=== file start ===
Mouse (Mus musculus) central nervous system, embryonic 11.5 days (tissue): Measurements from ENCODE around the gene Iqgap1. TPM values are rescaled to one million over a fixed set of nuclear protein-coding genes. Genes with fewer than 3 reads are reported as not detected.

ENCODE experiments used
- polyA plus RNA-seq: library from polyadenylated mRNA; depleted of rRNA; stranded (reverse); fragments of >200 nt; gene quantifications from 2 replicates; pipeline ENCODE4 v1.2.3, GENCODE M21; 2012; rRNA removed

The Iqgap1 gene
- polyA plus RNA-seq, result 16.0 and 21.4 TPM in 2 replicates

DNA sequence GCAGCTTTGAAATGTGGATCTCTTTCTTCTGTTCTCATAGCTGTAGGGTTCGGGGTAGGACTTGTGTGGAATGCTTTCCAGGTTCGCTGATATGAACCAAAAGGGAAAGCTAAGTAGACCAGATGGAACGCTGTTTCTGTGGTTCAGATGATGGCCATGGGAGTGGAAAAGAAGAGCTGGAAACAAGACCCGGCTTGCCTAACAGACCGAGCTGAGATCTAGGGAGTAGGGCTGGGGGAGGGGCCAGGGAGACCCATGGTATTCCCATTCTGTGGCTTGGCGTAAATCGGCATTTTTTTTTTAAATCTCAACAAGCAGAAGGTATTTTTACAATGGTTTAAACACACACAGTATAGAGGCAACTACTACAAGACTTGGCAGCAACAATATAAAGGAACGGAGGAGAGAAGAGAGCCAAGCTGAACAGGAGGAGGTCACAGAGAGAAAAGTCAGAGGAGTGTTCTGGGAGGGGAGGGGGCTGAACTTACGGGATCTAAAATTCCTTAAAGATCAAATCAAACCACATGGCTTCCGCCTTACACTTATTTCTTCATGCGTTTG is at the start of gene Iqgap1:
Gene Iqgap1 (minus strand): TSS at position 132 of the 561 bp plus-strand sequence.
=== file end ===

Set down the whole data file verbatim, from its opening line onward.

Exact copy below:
Mouse (Mus musculus) central nervous system, embryonic 11.5 days (tissue): Measurements from ENCODE around the gene Iqgap1. TPM values are rescaled to one million over a fixed set of nuclear protein-coding genes. Genes with fewer than 3 reads are reported as not detected.

ENCODE experiments used
- polyA plus RNA-seq: library from polyadenylated mRNA; depleted of rRNA; stranded (reverse); fragments of >200 nt; gene quantifications from 2 replicates; pipeline ENCODE4 v1.2.3, GENCODE M21; 2012; rRNA removed

The Iqgap1 gene
- polyA plus RNA-seq, result 16.0 and 21.4 TPM in 2 replicates

DNA sequence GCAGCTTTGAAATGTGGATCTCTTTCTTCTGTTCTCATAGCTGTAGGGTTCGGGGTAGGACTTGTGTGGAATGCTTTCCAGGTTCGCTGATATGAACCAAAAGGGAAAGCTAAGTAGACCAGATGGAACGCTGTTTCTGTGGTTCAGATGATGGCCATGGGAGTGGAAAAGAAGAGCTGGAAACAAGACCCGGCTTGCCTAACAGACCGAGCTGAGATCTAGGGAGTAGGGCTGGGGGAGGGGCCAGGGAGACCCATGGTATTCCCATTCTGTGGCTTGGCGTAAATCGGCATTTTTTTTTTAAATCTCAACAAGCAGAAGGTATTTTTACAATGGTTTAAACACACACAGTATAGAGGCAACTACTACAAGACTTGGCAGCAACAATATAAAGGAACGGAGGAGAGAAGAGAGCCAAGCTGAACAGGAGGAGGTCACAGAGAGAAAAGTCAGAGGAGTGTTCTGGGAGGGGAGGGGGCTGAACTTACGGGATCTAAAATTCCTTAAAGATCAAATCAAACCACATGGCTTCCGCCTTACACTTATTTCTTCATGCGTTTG is at the start of gene Iqgap1:
Gene Iqgap1 (minus strand): TSS at position 132 of the 561 bp plus-strand sequence.